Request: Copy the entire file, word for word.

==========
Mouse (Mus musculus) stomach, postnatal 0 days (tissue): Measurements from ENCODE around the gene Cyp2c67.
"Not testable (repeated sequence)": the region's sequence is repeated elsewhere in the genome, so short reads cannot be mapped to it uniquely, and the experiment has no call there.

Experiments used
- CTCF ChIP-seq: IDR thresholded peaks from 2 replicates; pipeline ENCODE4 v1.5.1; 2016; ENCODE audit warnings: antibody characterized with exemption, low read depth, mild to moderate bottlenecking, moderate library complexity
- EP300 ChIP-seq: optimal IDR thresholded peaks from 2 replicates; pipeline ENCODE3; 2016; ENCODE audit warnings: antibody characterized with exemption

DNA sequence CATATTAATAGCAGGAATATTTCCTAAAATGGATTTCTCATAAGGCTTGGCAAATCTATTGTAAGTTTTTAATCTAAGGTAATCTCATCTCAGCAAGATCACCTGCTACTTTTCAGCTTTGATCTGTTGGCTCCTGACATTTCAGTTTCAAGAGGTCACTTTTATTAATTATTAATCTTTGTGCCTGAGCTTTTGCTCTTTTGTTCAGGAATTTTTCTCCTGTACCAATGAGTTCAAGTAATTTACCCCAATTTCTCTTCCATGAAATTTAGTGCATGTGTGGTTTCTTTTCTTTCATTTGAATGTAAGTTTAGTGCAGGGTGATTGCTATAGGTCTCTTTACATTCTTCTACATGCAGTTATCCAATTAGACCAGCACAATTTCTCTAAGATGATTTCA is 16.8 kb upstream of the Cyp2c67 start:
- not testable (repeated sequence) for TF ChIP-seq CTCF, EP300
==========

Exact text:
Mouse (Mus musculus) stomach, postnatal 0 days (tissue): Measurements from ENCODE around the gene Cyp2c67.
"Not testable (repeated sequence)": the region's sequence is repeated elsewhere in the genome, so short reads cannot be mapped to it uniquely, and the experiment has no call there.

Experiments used
- CTCF ChIP-seq: IDR thresholded peaks from 2 replicates; pipeline ENCODE4 v1.5.1; 2016; ENCODE audit warnings: antibody characterized with exemption, low read depth, mild to moderate bottlenecking, moderate library complexity
- EP300 ChIP-seq: optimal IDR thresholded peaks from 2 replicates; pipeline ENCODE3; 2016; ENCODE audit warnings: antibody characterized with exemption

DNA sequence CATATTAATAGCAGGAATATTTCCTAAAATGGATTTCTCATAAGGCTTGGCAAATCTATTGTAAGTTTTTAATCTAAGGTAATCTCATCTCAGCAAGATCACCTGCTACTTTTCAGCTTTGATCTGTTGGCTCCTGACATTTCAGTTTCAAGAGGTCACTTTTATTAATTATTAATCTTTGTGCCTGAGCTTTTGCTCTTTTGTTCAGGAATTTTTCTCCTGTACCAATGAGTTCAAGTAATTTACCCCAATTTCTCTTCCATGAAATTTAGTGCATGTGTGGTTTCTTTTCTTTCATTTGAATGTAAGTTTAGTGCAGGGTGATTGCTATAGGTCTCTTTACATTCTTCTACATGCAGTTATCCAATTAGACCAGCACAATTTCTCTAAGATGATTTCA is 16.8 kb upstream of the Cyp2c67 start:
- not testable (repeated sequence) for TF ChIP-seq CTCF, EP300